“Do not wait; the time will never be “just right.” Start where you stand, and work with whatever tools you may have at your command, and better tools will be found as you go along.”George Herbert
The oldest style of oiirenomi currently available nowadays is called ” kakuuchi oiirenomi” （角打追い入れ鑿）which means ”square-forged oiirenomi,” refering to the squarish shape. In cross section, the blade is rectangular with 4 more-or-less square outside corners. Other than this cross-sectional detail, it is identical in appearance to the mentori oiirenomi we discussed in my earlier post here.
Where the Shinogi Oiirenomi in the previous post is thin and light, the Kakuuchi Oiirenomi is more bulky and heavy. They are also stiffer in the blade and even in the neck, which can be an advantage in narrower widths.
This added stiffness is not due to the extra mass of metal alone, but also to the fact that the steel layer is wrapped further up the blade’s sides than is possible for the thinner beveled sides of the mentori oiirenomi, as you can see in the photos above. Wrapping the high-carbon steel cutting layer up the blade’s softer low-carbon steel sides in this way creates in effect a hardened steel “U” channel with an increased moment of inertia, which makes the blade much stiffer. The thicker the chisel’s sides, the deeper the U channel, and the stiffer the blade.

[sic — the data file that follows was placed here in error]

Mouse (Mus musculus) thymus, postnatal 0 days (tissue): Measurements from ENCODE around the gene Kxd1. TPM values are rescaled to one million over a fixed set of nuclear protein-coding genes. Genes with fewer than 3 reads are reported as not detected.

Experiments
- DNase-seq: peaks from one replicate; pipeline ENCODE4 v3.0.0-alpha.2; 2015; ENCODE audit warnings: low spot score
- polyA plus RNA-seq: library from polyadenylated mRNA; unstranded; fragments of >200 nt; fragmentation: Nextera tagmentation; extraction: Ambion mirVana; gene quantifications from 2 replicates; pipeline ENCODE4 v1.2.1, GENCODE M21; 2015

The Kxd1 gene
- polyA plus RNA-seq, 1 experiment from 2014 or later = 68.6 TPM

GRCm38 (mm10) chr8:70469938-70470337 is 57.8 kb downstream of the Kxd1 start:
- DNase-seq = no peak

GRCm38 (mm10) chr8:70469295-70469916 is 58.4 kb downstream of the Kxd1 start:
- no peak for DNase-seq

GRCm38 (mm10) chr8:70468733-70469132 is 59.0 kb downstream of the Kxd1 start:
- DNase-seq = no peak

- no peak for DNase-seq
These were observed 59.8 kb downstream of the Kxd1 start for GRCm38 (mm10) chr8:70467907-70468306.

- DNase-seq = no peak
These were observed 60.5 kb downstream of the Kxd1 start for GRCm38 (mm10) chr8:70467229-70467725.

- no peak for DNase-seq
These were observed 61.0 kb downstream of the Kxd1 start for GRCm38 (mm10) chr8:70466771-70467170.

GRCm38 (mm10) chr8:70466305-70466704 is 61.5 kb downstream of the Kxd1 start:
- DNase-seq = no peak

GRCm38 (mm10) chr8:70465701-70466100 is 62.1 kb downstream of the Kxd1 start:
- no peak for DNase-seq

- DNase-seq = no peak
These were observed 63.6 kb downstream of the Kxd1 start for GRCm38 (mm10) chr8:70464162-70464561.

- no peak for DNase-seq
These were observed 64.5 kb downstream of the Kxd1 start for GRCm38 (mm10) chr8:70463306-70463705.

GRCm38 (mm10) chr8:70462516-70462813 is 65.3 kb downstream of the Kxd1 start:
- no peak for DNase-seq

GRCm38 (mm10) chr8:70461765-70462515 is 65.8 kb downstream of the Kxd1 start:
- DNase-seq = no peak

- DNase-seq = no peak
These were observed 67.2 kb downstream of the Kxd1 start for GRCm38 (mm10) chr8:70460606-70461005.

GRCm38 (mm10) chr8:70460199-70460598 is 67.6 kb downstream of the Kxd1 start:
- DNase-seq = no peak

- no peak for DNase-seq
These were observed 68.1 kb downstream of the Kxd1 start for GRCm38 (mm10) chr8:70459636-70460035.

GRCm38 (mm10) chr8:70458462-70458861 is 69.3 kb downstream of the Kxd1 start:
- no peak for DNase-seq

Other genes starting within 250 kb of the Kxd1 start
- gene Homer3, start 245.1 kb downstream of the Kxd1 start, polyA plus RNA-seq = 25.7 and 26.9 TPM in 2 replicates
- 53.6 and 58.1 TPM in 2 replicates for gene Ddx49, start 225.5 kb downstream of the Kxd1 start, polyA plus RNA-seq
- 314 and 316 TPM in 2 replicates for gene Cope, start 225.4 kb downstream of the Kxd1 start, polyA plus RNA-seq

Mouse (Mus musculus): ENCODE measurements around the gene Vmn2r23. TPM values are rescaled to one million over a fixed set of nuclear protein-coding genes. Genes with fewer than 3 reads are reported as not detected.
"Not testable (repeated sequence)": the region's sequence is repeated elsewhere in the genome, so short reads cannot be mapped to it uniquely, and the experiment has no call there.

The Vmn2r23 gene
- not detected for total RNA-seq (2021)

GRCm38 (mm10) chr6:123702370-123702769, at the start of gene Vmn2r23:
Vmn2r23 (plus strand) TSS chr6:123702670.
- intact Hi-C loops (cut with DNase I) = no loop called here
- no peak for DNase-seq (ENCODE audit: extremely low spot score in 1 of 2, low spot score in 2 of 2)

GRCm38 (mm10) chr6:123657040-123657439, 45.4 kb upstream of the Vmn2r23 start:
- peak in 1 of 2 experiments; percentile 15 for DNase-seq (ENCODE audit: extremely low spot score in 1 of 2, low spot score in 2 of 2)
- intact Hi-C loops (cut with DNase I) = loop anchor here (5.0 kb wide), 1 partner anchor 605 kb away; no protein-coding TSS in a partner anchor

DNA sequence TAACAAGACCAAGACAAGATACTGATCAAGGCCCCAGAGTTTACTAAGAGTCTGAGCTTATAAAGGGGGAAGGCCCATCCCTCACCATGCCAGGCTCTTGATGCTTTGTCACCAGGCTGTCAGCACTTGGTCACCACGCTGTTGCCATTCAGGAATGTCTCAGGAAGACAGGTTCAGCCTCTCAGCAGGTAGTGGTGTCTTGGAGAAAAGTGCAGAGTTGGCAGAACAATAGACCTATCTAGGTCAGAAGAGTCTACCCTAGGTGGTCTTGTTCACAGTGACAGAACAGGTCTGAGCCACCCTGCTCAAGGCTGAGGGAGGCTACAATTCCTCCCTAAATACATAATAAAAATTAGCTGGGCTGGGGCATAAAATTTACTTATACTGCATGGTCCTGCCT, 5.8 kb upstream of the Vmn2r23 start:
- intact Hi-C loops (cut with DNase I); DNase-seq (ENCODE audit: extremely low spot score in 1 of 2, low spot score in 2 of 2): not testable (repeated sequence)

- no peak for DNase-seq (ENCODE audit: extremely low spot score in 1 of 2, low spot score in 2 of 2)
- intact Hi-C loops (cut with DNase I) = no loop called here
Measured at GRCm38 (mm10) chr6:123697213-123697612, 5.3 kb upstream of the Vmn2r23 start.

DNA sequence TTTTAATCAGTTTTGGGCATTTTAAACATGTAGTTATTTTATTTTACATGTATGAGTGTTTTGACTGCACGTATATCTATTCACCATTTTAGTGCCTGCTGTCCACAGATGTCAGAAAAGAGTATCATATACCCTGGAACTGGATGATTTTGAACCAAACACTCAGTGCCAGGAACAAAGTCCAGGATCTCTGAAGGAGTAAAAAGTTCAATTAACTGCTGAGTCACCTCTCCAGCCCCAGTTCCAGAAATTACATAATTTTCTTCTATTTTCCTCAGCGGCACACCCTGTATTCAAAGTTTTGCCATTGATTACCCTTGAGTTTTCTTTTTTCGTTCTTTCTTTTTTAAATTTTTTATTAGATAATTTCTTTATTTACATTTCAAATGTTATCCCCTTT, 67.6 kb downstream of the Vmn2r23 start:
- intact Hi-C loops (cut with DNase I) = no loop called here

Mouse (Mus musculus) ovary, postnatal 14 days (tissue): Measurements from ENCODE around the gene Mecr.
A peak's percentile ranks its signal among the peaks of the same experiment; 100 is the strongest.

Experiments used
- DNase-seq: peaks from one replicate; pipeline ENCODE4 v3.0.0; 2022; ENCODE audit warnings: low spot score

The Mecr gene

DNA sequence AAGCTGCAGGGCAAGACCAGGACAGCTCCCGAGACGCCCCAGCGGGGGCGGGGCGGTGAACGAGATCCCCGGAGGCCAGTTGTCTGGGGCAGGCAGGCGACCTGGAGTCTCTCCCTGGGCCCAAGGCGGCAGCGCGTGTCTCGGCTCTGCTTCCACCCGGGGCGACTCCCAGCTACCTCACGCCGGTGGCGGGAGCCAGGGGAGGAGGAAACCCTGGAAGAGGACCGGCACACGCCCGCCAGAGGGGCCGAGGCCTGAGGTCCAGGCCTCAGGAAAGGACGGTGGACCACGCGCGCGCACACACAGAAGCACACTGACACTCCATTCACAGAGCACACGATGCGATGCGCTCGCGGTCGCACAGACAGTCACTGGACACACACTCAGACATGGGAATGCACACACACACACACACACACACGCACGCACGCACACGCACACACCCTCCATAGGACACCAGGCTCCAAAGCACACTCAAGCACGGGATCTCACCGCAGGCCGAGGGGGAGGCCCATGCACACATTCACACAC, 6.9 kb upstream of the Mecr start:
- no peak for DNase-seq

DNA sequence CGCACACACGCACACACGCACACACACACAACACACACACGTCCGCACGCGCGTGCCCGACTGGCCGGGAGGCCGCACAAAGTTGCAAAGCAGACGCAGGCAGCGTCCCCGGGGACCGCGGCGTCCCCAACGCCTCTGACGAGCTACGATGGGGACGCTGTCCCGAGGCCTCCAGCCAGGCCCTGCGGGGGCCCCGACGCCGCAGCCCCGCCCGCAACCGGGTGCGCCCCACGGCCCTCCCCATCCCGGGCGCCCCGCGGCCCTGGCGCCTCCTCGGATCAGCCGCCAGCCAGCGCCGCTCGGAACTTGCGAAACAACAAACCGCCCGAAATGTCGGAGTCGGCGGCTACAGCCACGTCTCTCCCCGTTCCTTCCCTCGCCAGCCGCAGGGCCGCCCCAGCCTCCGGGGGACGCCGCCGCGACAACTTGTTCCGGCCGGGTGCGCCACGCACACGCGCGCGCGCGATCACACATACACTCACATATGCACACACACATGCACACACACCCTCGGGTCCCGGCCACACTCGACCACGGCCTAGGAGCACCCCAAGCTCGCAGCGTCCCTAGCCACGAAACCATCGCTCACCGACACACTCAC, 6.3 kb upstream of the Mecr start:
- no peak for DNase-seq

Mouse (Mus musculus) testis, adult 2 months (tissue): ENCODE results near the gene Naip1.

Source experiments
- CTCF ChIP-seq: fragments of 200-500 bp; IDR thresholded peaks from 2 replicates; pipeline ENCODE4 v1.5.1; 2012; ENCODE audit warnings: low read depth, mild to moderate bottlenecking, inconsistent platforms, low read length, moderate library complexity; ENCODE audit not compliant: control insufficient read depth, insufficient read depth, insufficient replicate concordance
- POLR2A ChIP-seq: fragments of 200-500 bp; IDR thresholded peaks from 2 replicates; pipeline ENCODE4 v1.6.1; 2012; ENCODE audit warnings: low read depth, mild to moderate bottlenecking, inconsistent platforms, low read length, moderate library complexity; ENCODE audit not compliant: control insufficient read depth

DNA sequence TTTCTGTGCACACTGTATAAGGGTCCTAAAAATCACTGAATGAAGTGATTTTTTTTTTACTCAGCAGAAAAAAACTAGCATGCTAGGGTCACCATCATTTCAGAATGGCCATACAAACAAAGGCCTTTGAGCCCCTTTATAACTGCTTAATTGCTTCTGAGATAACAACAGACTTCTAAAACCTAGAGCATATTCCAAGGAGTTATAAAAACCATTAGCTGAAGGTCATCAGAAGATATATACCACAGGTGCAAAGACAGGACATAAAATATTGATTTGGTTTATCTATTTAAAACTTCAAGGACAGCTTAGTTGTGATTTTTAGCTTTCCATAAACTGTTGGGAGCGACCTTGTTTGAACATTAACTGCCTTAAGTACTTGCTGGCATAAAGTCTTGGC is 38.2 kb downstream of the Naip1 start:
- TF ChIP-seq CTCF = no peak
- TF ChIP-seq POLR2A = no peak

The U-channel construction of Japanese chisels is a clever but subtle structural detail unique in the universe of chisels and one most people are not aware of.
Carving chisels do not have this U-channel detail and therefore are not as stiff or as tough as chisels that do. When you are considering buying a chisel, this is an important feature to confirm.
Kakuuchi chisels take less time for a blacksmith to shape than the mentori oiirenomi we discussed in Part 2 of this series. The difference in shaping these two styles of chisels is the added step of grinding the extra bevels that make the mentori oiirenomi sleeker.
Indeed, most styles of Japanese chisels can be obtained with a Kakuuchi cross section, including the oiirenomi version shown in my previous post, as well as atsunomi and usunomi, chisels we will examine in future posts.
Kakuuchi-style chisels take a little more effort to sharpen because the area of the bevel is larger, and more significantly, the area of the hard steel layer is greater, but on the other hand, they feel more stable on the stones.
More than a preference for greater weight, stiffness and stability, I suspect most individuals who prefer this old-fashioned chisel are making a fashion statement, something like “brogues not oxfords,” if I can adapt a movie quote.
In my opinion, they are not as elegant in appearance as either the mentori oiirenomi or shinogi oiirenomi referenced in previous posts, but they do have undeniable dignity and presence.
What do you think?
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